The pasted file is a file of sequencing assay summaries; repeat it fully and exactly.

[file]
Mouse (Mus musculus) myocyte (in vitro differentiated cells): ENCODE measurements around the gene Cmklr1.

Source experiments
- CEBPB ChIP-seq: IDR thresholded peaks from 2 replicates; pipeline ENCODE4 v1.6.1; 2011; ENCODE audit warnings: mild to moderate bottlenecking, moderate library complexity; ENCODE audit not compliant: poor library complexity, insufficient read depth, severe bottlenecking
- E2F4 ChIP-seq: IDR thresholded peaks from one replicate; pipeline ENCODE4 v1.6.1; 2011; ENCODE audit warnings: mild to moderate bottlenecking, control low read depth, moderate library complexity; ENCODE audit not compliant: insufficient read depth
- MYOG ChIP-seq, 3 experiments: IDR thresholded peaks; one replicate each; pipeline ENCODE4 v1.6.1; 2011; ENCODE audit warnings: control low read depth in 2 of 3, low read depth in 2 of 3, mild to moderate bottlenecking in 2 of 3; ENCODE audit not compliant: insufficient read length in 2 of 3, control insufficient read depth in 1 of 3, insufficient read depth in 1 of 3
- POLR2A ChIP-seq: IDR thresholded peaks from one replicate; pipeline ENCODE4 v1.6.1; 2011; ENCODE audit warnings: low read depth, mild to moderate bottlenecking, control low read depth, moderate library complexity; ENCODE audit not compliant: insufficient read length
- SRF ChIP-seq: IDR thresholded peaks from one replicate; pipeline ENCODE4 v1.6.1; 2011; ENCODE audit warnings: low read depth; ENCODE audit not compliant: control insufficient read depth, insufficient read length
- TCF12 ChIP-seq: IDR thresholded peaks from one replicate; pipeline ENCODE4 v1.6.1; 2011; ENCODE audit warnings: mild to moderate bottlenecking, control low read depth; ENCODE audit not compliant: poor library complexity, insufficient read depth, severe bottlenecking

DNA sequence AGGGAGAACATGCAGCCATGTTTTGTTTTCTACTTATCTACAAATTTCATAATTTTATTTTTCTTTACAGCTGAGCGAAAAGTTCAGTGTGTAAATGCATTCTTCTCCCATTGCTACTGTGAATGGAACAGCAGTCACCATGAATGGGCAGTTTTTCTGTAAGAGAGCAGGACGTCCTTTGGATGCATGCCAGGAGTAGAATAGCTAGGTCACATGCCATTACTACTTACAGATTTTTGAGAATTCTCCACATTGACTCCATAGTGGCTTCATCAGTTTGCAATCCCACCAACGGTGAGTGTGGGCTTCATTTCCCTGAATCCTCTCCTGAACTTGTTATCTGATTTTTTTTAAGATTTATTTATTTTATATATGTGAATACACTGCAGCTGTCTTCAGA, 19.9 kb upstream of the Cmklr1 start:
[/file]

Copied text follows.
Mouse (Mus musculus) myocyte (in vitro differentiated cells): ENCODE measurements around the gene Cmklr1.

Source experiments
- CEBPB ChIP-seq: IDR thresholded peaks from 2 replicates; pipeline ENCODE4 v1.6.1; 2011; ENCODE audit warnings: mild to moderate bottlenecking, moderate library complexity; ENCODE audit not compliant: poor library complexity, insufficient read depth, severe bottlenecking
- E2F4 ChIP-seq: IDR thresholded peaks from one replicate; pipeline ENCODE4 v1.6.1; 2011; ENCODE audit warnings: mild to moderate bottlenecking, control low read depth, moderate library complexity; ENCODE audit not compliant: insufficient read depth
- MYOG ChIP-seq, 3 experiments: IDR thresholded peaks; one replicate each; pipeline ENCODE4 v1.6.1; 2011; ENCODE audit warnings: control low read depth in 2 of 3, low read depth in 2 of 3, mild to moderate bottlenecking in 2 of 3; ENCODE audit not compliant: insufficient read length in 2 of 3, control insufficient read depth in 1 of 3, insufficient read depth in 1 of 3
- POLR2A ChIP-seq: IDR thresholded peaks from one replicate; pipeline ENCODE4 v1.6.1; 2011; ENCODE audit warnings: low read depth, mild to moderate bottlenecking, control low read depth, moderate library complexity; ENCODE audit not compliant: insufficient read length
- SRF ChIP-seq: IDR thresholded peaks from one replicate; pipeline ENCODE4 v1.6.1; 2011; ENCODE audit warnings: low read depth; ENCODE audit not compliant: control insufficient read depth, insufficient read length
- TCF12 ChIP-seq: IDR thresholded peaks from one replicate; pipeline ENCODE4 v1.6.1; 2011; ENCODE audit warnings: mild to moderate bottlenecking, control low read depth; ENCODE audit not compliant: poor library complexity, insufficient read depth, severe bottlenecking

DNA sequence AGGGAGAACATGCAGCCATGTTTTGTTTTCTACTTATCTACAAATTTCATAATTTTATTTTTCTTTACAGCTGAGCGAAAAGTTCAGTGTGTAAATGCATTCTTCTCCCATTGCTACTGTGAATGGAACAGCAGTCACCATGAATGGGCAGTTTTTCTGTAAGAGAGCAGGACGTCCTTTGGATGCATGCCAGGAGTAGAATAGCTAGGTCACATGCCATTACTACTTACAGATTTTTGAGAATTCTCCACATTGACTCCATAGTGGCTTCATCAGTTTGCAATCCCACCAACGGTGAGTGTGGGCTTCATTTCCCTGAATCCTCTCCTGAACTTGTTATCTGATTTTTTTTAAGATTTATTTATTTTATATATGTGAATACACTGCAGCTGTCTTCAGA, 19.9 kb upstream of the Cmklr1 start: